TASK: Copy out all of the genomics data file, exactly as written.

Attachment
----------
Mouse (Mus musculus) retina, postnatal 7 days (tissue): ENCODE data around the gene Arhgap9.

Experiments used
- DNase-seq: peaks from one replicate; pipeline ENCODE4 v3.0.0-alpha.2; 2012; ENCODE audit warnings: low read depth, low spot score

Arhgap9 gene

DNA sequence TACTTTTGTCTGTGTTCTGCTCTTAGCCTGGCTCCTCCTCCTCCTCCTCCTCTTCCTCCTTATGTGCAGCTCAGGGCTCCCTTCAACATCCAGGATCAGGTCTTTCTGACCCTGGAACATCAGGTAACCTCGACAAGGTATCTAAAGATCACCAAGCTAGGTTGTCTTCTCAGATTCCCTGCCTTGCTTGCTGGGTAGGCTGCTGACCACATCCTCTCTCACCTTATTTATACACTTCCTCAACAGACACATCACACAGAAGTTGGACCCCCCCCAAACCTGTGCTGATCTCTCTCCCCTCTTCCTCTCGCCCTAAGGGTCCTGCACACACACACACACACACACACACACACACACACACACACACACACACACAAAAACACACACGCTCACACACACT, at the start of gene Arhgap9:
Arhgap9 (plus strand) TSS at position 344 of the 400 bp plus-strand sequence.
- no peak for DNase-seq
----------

Mouse (Mus musculus) retina, postnatal 7 days (tissue): ENCODE data around the gene Arhgap9.

Experiments used
- DNase-seq: peaks from one replicate; pipeline ENCODE4 v3.0.0-alpha.2; 2012; ENCODE audit warnings: low read depth, low spot score

Arhgap9 gene

DNA sequence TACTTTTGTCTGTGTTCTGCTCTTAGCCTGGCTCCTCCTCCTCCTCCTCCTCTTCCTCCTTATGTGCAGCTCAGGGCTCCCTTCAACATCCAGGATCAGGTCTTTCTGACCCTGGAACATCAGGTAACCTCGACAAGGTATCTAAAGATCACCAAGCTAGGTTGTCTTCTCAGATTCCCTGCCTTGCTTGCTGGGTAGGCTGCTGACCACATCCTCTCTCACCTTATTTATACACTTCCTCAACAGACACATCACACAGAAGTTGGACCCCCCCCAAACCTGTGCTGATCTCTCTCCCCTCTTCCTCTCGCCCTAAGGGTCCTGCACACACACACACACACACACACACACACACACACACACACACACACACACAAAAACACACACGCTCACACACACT, at the start of gene Arhgap9:
Arhgap9 (plus strand) TSS at position 344 of the 400 bp plus-strand sequence.
- no peak for DNase-seq